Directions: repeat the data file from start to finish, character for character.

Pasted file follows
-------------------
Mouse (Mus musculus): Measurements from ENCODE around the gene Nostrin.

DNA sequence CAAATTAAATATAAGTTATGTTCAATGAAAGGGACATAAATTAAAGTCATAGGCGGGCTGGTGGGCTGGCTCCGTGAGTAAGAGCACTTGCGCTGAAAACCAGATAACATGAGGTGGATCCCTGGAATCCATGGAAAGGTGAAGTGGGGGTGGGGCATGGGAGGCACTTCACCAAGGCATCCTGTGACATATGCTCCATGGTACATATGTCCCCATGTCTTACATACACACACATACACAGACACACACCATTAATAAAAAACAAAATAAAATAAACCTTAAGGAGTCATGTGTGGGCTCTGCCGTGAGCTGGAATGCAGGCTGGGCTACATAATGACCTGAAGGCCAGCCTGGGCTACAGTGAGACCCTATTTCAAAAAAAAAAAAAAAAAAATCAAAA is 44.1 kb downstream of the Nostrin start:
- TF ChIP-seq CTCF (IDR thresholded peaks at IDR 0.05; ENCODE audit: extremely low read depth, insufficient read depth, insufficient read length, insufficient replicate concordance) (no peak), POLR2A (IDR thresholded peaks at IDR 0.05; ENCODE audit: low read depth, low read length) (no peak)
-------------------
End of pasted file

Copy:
Mouse (Mus musculus): Measurements from ENCODE around the gene Nostrin.

DNA sequence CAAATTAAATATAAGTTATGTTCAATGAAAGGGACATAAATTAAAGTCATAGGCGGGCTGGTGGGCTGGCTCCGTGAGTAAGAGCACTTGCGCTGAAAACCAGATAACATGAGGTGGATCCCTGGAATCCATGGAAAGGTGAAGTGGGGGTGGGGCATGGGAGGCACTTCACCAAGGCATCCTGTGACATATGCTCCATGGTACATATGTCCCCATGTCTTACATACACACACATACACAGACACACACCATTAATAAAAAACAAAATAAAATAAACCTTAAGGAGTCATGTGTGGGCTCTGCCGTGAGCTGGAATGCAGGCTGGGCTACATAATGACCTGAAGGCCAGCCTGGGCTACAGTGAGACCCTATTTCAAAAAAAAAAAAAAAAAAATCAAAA is 44.1 kb downstream of the Nostrin start:
- TF ChIP-seq CTCF (IDR thresholded peaks at IDR 0.05; ENCODE audit: extremely low read depth, insufficient read depth, insufficient read length, insufficient replicate concordance) (no peak), POLR2A (IDR thresholded peaks at IDR 0.05; ENCODE audit: low read depth, low read length) (no peak)